Many people put off making a will until it’s too late. According to the New Jersey Coalition for Financial Education, unofficial estimates of the percentage of Americans who never write a will range from 50% to 75% of the population! Dying without a will can result in a court battle. The best way to tackle “will-avoidance” is to convince yourself that spelling out your wishes in a will is a gift you give to others. Dying “intestate” (without a will) may result in unnecessary hassles for your heirs, on top of the pain of the grieving process. Doing your will now eliminates the expense and potential bad feelings that can result. Your will also ensures that you make the decisions about who gets what, not the state probate court system.
Starting is easy. Choose an executor to settle your estate according to your wishes. Most attorneys recommend designating two executors, in case one does not want to or is unable to serve later. Talk to your choices and make sure your chosen executors are willing to serve. If at all possible, hire a lawyer to prepare a will rather than write one on your own because to be valid, a will must comply strictly with state law. For example, in New Jersey, a will must have at least two witnesses, both the individual drafting the will and the witnesses must be present at the signing of the will, and each witness must see the others sign.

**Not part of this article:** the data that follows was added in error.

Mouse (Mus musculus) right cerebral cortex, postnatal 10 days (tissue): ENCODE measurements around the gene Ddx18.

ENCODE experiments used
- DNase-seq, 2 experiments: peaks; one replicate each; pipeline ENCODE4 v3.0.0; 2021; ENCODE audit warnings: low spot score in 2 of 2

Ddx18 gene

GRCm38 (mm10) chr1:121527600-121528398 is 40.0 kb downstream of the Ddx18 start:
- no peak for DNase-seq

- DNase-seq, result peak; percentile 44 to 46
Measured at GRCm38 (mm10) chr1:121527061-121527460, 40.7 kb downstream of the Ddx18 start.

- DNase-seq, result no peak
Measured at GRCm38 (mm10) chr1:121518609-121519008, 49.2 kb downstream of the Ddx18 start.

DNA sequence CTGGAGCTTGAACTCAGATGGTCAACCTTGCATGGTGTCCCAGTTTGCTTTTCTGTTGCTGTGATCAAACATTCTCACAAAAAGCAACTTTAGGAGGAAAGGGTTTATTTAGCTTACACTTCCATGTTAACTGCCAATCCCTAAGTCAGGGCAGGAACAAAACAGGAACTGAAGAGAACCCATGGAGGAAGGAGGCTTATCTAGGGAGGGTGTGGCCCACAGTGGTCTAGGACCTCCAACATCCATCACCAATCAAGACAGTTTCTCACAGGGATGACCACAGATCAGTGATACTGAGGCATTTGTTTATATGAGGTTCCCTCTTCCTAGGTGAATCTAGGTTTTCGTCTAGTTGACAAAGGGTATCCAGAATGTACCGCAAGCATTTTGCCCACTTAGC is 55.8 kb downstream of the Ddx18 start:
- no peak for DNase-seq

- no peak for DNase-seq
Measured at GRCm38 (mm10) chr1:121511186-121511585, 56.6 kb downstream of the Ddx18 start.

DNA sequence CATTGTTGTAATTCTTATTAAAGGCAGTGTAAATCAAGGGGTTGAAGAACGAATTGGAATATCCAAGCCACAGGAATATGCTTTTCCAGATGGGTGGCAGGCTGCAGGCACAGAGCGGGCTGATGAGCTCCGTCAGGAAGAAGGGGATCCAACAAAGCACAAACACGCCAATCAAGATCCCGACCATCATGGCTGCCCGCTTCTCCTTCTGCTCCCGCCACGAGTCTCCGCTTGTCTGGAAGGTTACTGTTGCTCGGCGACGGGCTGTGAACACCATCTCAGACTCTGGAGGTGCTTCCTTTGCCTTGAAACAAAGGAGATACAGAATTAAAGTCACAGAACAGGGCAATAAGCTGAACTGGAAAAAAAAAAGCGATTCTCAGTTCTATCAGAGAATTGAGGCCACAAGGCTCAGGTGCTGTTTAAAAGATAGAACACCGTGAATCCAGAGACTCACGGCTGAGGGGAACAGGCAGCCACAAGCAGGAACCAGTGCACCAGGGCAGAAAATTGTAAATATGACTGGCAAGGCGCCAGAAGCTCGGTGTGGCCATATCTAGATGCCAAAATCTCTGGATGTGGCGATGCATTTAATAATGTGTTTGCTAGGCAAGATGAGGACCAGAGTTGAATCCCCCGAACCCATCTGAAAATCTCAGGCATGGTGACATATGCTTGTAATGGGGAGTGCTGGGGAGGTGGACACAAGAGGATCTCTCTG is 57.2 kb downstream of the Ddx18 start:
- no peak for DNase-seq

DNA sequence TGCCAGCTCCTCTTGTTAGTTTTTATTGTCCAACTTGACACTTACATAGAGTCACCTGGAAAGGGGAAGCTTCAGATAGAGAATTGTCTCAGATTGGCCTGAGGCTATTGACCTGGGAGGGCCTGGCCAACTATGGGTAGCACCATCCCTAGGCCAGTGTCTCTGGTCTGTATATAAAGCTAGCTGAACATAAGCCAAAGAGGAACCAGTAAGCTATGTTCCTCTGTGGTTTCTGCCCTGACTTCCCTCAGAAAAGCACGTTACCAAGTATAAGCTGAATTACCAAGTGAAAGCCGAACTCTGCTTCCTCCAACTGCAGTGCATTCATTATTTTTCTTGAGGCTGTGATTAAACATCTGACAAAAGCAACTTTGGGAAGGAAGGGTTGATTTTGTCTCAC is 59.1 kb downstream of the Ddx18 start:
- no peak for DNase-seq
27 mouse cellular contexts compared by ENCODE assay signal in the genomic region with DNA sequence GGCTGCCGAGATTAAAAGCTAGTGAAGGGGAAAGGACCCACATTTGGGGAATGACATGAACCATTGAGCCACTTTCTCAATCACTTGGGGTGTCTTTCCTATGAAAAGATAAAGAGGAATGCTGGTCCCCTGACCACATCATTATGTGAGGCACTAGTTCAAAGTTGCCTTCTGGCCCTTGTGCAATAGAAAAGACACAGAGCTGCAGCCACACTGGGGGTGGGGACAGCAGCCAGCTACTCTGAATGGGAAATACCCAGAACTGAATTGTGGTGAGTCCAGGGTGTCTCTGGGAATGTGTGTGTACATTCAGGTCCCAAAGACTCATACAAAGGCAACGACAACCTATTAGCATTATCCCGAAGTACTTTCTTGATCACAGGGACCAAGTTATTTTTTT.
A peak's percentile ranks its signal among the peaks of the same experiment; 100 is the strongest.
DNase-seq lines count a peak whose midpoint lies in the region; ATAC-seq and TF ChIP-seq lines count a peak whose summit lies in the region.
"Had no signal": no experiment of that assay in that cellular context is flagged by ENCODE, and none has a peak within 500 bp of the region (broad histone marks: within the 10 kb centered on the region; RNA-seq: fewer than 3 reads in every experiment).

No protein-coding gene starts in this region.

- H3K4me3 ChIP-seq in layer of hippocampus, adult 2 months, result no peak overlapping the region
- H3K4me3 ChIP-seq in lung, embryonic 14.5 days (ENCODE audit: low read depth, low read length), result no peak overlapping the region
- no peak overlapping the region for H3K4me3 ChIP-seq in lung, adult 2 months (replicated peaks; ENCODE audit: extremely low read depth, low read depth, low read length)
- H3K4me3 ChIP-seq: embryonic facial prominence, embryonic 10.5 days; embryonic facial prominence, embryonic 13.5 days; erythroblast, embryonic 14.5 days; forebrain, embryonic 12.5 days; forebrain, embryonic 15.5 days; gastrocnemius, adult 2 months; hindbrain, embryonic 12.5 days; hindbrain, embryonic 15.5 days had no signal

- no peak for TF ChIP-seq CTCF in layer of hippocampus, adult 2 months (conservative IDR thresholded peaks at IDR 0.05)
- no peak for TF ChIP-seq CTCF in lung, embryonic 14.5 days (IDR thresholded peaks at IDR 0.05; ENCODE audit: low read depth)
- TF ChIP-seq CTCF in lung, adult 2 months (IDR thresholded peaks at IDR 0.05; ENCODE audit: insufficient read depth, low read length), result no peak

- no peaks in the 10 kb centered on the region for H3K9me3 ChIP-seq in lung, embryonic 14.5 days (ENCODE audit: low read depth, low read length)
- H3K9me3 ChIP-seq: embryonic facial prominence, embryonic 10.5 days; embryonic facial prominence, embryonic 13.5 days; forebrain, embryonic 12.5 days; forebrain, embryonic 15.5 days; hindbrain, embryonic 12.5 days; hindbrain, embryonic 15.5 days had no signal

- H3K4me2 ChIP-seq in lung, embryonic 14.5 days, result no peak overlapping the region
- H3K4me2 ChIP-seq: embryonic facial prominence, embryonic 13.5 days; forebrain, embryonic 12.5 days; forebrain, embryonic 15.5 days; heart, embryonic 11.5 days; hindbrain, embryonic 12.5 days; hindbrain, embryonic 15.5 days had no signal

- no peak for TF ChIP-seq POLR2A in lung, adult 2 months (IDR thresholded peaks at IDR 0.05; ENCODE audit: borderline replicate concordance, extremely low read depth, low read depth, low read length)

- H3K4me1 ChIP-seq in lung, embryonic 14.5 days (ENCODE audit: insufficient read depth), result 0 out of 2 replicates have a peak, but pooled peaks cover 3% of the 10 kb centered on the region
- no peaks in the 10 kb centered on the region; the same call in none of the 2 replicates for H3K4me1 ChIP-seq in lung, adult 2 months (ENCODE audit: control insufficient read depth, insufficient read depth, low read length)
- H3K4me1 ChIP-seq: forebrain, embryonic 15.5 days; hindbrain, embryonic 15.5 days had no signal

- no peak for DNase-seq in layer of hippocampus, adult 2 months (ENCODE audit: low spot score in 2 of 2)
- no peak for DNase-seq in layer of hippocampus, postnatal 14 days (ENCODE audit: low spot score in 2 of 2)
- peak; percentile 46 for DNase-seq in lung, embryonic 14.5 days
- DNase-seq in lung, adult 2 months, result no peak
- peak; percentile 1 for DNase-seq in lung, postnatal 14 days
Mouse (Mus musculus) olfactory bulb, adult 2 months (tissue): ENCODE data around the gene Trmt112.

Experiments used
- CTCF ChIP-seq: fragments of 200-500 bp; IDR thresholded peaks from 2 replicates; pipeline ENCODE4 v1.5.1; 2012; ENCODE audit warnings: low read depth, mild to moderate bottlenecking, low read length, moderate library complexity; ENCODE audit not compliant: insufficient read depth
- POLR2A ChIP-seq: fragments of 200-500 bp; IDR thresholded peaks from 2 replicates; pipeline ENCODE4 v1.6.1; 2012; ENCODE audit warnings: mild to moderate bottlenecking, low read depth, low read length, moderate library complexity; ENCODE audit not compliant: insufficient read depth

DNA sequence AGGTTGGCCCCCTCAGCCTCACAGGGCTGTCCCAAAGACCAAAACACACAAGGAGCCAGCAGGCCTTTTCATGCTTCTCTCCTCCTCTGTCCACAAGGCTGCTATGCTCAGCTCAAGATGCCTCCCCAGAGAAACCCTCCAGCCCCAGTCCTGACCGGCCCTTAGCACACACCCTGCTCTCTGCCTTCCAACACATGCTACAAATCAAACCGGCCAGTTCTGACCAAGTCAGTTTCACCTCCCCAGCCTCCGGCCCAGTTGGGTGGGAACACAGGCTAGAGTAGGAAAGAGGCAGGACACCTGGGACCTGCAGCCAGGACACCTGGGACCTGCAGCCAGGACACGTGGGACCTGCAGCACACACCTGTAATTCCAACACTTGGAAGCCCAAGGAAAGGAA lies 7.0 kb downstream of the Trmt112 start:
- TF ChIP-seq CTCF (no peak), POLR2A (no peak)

After making your will, keep it in a safe place — like a fireproof safe in your house or with your lawyer — but not a safe deposit box in the bank. A bank safe deposit box can’t be opened until your executor is appointed and the will (the document locked in the box) is what he needs to be appointed in the first place. Also, remember to revise your will if circumstances change. Keeping a will current is just as important as drafting one in the first place. Major life events such as marriage, the birth or adoption of a child, a death in the family, or a change in your assets or estate law are examples of circumstances in which you may need to revise your will.